The Destinies and Adventures of the Stephanists who emigrated from Saxony to America - pages I - VI


Destinies and Adventures

of the


who emigrated

from Saxony to America



Journey to St. Louis, their Settlement

there and the Situation of their Colony

in Perry County

F. ? ? Schmidtz (unclear signature stamp)



Printed and Published by C. Heinrich.


In Commission of Arnold Book Distributors


In advance the undersigned must defend himself against the charge that he has delved too little into the inner spirit of sectarian existence, that he is not especially grounded in the origin and continuing scholarship of Pietism, etc. Certainly the editor intuited his weakness in this subject but it was also the plan of this text to treat this subject only in passing. May a practiced and more capable feather soon send us a comprehensive work on the teachings of the so-called Stephanists.

The present communiqués were originally meant only for publication in a newspaper; this was the limited scope of the plan. However the increase in the amount of material available and the many requests by people for more detailed information have led to the release of this brochure. Even so this is nothing more than a simple tale of the course of events in an unhappy enterprise, the remembrance of one of the over 700 people in a congregation,


Handwritten note at bottom of page: Gotthold Günther, ????

whose members still have relatives and friends in their original and oft misunderstood homeland.

All the more to lay claim to the gentle attention of the reader and to manage the critique, the editor believes he could avail himself of an opportunity, which might have been ignored, and present to the public a side of the profession which is foreign to his usual circle of duties and which under other circumstances he would not have had the right to do.

Thus the undersigned permits himself to add certain details concerning the fate of the young man, who returned from St. Louis and from whom this report is gathered into the following text.

G. Günther decided to follow his aged father to America. The father could not be restrained from emigrating due to his unbridled belief in Stephan's honesty. Young Günther considered it his filial duty to accompany his aged father over the ocean however he did not take part in the conventicle existence of the group or share its system of belief. Significant obstacles were placed in his way by the congregation


Handwritten note at bottom of page: P. W. Köpchen teilt mit, das dieser G. Günther der Bruder des späteren Professors Martin Günther gewesen [sei]. L.L. - P. W. Köpchen states that G. Günther was the brother of later Professor Martin Günther. L.L.

and one might imagine that they attempted to proselytize him. — Among the families left in precarious positions by the ministry and administrators we also find the Günther family. Stripped of everything the son decided at the request of his father to journey back to Saxony in order to deliver a true description of the unhappy fate of these poor deceived people and secure financial aid so his family could return.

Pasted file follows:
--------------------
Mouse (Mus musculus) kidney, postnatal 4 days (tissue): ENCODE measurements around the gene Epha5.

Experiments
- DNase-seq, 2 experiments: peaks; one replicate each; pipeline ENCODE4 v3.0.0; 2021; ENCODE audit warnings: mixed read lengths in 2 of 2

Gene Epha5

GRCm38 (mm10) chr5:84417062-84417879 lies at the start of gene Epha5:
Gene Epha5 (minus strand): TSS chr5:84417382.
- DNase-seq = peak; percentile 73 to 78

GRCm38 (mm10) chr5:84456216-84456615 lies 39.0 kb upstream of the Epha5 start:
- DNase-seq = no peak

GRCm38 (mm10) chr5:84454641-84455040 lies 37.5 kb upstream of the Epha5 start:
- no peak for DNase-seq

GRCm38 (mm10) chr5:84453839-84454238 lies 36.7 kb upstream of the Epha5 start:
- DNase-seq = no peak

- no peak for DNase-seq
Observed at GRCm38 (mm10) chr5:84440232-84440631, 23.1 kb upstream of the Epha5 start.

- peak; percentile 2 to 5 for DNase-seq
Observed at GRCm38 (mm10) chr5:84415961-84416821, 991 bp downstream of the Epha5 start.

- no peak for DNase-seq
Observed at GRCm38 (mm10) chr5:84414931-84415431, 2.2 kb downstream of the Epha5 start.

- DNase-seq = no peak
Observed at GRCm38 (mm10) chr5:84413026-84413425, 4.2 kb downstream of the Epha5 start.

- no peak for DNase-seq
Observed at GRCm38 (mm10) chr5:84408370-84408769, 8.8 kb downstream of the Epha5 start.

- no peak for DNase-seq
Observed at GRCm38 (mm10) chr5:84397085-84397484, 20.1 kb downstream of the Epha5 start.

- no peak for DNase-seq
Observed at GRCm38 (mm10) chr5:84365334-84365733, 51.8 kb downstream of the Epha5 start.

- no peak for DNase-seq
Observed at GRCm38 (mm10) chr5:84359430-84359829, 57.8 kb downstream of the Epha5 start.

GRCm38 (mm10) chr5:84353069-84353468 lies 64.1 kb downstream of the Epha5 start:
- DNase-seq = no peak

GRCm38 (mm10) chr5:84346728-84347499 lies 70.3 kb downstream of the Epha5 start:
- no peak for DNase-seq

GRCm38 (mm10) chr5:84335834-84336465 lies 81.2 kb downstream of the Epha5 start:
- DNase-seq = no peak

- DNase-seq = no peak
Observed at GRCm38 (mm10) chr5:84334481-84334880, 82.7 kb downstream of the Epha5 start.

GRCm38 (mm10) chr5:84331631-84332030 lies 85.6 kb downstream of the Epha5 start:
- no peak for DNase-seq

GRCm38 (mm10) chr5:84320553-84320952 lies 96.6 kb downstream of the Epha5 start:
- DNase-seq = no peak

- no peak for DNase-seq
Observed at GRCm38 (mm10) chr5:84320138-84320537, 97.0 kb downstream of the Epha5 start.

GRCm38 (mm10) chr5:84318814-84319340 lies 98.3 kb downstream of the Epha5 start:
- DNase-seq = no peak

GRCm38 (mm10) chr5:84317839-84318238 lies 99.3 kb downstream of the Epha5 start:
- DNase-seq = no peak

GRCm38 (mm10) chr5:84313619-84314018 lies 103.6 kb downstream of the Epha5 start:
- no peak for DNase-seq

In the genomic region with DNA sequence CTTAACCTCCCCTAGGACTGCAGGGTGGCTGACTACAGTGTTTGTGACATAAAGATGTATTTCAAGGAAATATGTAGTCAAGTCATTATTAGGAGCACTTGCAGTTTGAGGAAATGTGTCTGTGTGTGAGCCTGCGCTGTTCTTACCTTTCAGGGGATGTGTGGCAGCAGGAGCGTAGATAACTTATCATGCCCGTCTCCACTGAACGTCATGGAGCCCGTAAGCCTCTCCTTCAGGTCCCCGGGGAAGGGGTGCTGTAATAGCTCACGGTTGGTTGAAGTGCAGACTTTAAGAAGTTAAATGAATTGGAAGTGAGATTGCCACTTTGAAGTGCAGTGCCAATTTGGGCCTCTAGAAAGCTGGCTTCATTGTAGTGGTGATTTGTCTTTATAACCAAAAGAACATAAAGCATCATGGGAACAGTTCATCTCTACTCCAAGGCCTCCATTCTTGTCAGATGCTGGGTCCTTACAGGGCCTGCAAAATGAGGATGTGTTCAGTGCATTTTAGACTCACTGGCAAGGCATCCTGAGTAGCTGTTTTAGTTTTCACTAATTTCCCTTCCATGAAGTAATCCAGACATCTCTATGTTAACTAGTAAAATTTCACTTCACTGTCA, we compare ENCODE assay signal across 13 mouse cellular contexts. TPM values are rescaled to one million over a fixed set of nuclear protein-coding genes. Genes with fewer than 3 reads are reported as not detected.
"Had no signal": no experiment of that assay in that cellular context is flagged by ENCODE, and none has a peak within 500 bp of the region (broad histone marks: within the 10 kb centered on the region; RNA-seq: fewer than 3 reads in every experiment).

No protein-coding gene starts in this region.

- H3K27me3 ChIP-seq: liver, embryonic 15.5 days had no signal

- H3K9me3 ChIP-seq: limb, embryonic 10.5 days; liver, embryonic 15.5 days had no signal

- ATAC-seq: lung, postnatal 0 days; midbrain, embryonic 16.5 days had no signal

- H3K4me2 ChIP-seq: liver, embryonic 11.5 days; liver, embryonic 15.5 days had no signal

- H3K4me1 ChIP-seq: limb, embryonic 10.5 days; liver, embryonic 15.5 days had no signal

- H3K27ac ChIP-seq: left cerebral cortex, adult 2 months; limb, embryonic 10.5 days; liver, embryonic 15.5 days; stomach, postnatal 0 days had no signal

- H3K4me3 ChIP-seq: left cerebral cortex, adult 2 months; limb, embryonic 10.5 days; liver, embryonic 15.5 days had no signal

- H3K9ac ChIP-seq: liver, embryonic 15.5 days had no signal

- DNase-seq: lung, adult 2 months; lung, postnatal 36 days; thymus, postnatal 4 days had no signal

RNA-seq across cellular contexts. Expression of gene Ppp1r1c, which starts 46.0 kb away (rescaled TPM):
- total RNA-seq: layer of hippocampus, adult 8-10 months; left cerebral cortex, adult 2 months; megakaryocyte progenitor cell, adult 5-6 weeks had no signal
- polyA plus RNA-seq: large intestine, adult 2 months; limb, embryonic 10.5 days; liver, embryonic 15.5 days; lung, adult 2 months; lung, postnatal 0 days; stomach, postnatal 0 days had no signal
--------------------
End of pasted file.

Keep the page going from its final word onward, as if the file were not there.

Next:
However travel from the American West back to Germany costs money; taking on odd jobs yielding little financial reward through the many months, every spare penny they had brought with them had been expended in maintaining the large family plus the congregational administration demanded another 300 dollars for the passage. Amid these dire circumstances young Günther turned to a Catholic priest of the Jesuit College and asked for financial assistance.

It is indeed a pleasure to encounter within this order a noble man and a true catholic priest. The name of this honorable man is Father Lutz and he not only provided ample assistance to the supplicant, he also gave him a letter of recommendation

written to a distinguished cleric in New York. In this letter, which is reprinted here in the original English and in translation, we have proof of true humanitarianism:

                     Rt. Rev. Dr. J. Hughes,
     Coadj. to the Rt. Rev. Bishop of New York

Rt. Rev. Sir,

Permit me to recommend to your benevolence a young protestant German, who repairs to Germany, wherefrom he hopes to be able to send to his old father in St. Louis pecuniary means, in order to move back to his native country with his whole family. Being distressed they applied to me, as they found no compassion or relief on the side of teir country-men belonging to the same sect of the Stephanites. It would take me too much time to expatiate on the particulars of their affecting history; let it suffice to say, that, for several reasons, charity bestowed on the bearer of this will be of great service to many destitute individuals, and will also benefit the cause of our holy religion. He found assistance but with the catholic priest; I procured him nearly 50 dollars and would do more for him, were he no so much in a hurry to leave for Germany. Please therefore to procure by your mediation further means for the young mn to get across the Atlantic. Some of your wealthy catholics may easily make up a little sum of 20 or 30 dollars, which will be sufficient. —

            I am respectfully
St. Louis,
July 6th, 1839.
                  your most humble servant
                  Jos. A. Lutz

Go to pages VII - 3

Copy of text provided by the Concordia Theological Seminary Library, Fort Wayne, Indiana 46825

Imaging and translation by Susan Kriegbaum-Hanks